FOR IMMEDIATE RELEASE - Friday, June 10, 2011
Media Contact: Lisa Stites, 434-984-7529

"if a nation expects to be ignorant & free, in a state of civilisation, it expects what never was & never will be." - Thomas Jefferson, 1816

CHARLOTTESVILLE, VA.— The Robert H. Smith International Center for Jefferson Studies and the American Academy of Diplomacy present “Diplomacy & Education: Discovering and Teaching Reality,” the inaugural public conference to be held at the Robert H. Smith Center at Montalto, Monday June 13, 2011.

The principal objective of the conference is to explore the connection between education and diplomacy as envisaged by Thomas Jefferson in the context of the contemporary world. Scholars will discuss the importance of diplomacy amid 21st century national security challenges and how current and future U.S. diplomats are prepared, educated and trained for their careers.

Ryan C. Crocker, President Obama’s nominee for ambassador to Afghanistan, is among the many scholars and experts participating in the conference.  Crocker will take part in a panel discussion about the importance of teaching diplomatic history and Jefferson’s thoughts on diplomacy.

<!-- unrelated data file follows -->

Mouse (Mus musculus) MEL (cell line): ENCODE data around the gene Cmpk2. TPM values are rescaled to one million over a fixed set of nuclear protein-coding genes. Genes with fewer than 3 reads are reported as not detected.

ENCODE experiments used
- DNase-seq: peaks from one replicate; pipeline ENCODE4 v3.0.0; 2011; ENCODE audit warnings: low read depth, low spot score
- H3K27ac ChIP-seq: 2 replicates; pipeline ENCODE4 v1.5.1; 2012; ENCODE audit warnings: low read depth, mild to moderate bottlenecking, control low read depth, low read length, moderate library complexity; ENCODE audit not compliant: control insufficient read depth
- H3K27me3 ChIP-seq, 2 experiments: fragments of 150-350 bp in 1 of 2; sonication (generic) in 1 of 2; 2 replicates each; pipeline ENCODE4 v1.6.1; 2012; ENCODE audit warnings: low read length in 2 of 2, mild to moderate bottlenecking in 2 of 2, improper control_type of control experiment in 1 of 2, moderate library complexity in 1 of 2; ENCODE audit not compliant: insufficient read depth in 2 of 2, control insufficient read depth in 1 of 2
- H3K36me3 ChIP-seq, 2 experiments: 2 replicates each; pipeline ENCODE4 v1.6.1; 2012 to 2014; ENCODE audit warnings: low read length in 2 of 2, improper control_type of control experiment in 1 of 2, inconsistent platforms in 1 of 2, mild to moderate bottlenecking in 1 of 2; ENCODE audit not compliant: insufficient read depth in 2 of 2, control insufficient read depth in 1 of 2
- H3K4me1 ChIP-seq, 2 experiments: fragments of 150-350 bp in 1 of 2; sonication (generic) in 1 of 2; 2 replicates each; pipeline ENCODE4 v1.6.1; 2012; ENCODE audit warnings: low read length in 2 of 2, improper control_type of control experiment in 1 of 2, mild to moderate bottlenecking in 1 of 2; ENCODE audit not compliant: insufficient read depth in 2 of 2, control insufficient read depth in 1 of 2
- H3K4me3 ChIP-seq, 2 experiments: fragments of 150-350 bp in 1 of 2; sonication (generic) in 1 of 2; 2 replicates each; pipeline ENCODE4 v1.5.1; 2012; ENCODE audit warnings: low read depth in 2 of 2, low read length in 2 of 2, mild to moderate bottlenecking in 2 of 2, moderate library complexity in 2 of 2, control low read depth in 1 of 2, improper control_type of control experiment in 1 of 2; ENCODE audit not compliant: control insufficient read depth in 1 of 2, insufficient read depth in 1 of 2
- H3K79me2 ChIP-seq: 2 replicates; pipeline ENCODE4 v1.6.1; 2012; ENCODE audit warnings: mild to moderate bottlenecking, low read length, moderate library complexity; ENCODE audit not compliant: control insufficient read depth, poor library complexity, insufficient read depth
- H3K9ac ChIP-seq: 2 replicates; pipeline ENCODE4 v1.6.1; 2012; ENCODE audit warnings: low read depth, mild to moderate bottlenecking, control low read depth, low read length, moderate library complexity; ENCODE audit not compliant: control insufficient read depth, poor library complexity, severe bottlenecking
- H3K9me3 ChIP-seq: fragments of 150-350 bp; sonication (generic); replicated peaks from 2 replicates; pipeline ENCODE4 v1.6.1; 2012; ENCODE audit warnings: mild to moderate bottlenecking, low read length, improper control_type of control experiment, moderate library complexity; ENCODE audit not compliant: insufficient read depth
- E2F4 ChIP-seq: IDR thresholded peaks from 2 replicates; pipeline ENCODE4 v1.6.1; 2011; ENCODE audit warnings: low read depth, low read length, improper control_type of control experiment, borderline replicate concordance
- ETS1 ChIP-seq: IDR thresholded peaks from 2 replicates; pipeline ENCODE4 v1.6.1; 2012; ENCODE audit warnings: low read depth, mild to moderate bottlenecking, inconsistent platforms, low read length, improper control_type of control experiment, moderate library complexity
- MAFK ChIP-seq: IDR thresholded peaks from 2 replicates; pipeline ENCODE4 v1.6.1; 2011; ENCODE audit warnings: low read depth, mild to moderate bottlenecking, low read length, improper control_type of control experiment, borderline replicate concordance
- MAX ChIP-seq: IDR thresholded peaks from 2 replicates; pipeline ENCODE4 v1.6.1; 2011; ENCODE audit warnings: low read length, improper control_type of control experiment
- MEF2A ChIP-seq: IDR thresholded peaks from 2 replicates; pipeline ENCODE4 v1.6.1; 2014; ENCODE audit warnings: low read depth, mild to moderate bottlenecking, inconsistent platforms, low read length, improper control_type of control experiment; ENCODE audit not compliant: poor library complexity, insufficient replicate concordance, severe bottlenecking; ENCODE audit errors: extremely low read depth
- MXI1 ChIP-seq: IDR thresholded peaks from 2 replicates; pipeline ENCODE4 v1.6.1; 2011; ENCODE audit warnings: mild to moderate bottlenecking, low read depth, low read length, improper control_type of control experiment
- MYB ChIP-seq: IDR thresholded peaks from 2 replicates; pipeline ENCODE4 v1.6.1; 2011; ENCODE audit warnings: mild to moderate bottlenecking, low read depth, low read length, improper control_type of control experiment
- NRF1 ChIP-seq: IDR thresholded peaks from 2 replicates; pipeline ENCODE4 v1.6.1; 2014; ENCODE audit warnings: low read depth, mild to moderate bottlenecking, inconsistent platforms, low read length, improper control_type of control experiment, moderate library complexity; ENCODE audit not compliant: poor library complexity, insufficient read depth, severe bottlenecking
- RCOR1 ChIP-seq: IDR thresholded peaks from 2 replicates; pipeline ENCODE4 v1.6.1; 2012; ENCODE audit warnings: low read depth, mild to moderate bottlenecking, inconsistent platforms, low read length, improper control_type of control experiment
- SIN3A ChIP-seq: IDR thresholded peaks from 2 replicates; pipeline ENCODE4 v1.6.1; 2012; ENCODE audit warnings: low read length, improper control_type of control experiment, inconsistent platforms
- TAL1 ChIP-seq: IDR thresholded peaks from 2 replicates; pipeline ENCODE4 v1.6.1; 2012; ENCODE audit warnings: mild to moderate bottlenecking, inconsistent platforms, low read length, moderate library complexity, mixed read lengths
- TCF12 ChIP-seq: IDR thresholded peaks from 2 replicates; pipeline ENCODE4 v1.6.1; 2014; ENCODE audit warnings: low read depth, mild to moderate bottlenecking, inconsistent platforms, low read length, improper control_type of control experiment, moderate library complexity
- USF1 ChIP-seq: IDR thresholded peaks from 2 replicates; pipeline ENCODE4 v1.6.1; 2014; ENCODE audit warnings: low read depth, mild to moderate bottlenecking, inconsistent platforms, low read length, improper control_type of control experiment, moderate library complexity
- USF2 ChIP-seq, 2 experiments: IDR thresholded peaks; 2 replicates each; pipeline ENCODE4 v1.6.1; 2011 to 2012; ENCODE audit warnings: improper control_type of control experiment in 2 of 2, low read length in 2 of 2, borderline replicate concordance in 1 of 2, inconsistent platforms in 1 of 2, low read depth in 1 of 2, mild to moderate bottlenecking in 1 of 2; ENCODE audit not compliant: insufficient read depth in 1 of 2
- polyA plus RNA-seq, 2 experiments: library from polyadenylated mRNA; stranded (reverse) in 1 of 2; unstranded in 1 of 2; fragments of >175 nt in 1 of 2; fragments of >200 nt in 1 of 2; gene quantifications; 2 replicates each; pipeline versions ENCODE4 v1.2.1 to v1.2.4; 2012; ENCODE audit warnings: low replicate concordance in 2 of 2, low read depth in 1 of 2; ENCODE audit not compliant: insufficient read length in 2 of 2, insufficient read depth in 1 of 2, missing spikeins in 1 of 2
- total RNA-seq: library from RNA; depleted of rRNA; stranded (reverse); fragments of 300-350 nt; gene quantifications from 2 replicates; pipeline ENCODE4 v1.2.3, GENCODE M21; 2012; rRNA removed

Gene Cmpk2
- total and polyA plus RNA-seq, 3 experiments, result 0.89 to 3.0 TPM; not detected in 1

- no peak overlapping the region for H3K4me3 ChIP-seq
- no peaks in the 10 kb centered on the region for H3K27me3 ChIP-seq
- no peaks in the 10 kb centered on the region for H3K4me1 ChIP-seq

Dr. Ruhi Ramazani, Edward R. Stettinius Professor Emeritus of Government and Foreign Affairs, University of Virginia, will give the opening remarks. Other speakers include Dean, Texas A&M Bush School of Government and Public Service, Professor James Sofka, Lecturer, Federal Executive Institute and American Military University, Professor Frank Cogliano, Professor of American History, University of Edinburgh, Ambassador Anthony C.E. Quainton (ret.), Diplomat in Residence, American University School of International Service and Ambassador Teresita C. Schaffer (ret.), Senior Advisor to McLarty Associates.

The Robert H. Smith Center is the Thomas Jefferson Foundation’s new world-class education center at Montalto, Thomas Jefferson’s ‘high mountain’ overlooking Monticello.  

 “Diplomacy & Education” is free and open to the public; registration is required. For more information visit


The Thomas Jefferson Foundation owns and operates Monticello, the mountaintop home of Thomas Jefferson. As a private, nonprofit organization, the Foundation receives no regular federal or state budget support for its twofold mission of preservation and education.  About 450,000 people visit Monticello each year. For information, visit